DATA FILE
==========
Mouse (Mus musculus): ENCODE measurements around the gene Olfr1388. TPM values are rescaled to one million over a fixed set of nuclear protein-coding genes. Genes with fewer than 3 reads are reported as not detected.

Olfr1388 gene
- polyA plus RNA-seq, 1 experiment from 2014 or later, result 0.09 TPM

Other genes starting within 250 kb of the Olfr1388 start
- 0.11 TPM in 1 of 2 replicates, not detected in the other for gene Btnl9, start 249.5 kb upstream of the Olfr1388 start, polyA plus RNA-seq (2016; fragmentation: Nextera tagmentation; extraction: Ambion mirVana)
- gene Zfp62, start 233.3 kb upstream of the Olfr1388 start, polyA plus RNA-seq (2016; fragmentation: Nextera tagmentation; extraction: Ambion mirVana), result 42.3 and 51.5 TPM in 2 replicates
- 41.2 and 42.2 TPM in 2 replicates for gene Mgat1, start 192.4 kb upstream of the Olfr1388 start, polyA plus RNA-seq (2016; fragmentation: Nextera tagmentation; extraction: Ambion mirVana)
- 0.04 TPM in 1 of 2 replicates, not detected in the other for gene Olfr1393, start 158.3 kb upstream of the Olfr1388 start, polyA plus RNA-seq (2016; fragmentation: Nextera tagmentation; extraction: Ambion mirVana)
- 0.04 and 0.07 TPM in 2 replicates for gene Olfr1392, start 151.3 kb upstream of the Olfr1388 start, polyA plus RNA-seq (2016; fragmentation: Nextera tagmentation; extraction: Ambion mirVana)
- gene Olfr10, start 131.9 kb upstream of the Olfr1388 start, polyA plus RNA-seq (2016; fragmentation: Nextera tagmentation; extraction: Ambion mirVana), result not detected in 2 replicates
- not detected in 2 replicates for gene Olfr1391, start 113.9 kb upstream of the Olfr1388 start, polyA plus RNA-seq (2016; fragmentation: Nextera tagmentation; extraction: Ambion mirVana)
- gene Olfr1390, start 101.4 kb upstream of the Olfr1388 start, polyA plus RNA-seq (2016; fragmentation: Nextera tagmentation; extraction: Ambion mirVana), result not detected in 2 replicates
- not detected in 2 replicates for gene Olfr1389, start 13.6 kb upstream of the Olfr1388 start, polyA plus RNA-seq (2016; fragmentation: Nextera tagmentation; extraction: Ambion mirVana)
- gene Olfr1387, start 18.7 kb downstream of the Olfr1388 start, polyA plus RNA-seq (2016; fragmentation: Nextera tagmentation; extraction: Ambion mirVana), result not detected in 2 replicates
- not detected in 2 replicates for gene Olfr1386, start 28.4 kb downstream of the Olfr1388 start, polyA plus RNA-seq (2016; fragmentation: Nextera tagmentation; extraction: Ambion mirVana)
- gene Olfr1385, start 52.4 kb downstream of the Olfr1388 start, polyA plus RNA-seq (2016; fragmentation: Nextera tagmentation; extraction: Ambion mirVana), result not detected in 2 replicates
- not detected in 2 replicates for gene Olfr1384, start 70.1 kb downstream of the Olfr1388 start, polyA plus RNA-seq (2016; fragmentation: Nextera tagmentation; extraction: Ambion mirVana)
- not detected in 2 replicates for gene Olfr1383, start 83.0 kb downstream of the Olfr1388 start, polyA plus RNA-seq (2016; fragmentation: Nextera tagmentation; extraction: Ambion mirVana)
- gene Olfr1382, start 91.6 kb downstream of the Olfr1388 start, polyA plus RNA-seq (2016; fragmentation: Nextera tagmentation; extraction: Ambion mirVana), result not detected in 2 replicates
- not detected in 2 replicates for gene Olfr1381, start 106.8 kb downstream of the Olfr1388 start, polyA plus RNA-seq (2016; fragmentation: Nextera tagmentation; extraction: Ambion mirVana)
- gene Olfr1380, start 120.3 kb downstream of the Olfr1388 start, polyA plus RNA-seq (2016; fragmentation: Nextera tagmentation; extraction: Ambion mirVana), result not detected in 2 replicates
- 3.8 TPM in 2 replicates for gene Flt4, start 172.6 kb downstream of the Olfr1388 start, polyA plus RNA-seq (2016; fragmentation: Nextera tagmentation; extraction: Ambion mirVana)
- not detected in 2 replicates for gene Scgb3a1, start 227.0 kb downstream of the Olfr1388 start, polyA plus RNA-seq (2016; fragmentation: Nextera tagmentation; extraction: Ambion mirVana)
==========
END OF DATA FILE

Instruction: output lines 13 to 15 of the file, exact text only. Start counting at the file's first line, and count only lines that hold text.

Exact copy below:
- not detected in 2 replicates for gene Olfr1389, start 13.6 kb upstream of the Olfr1388 start, polyA plus RNA-seq (2016; fragmentation: Nextera tagmentation; extraction: Ambion mirVana)
- gene Olfr1387, start 18.7 kb downstream of the Olfr1388 start, polyA plus RNA-seq (2016; fragmentation: Nextera tagmentation; extraction: Ambion mirVana), result not detected in 2 replicates
- not detected in 2 replicates for gene Olfr1386, start 28.4 kb downstream of the Olfr1388 start, polyA plus RNA-seq (2016; fragmentation: Nextera tagmentation; extraction: Ambion mirVana)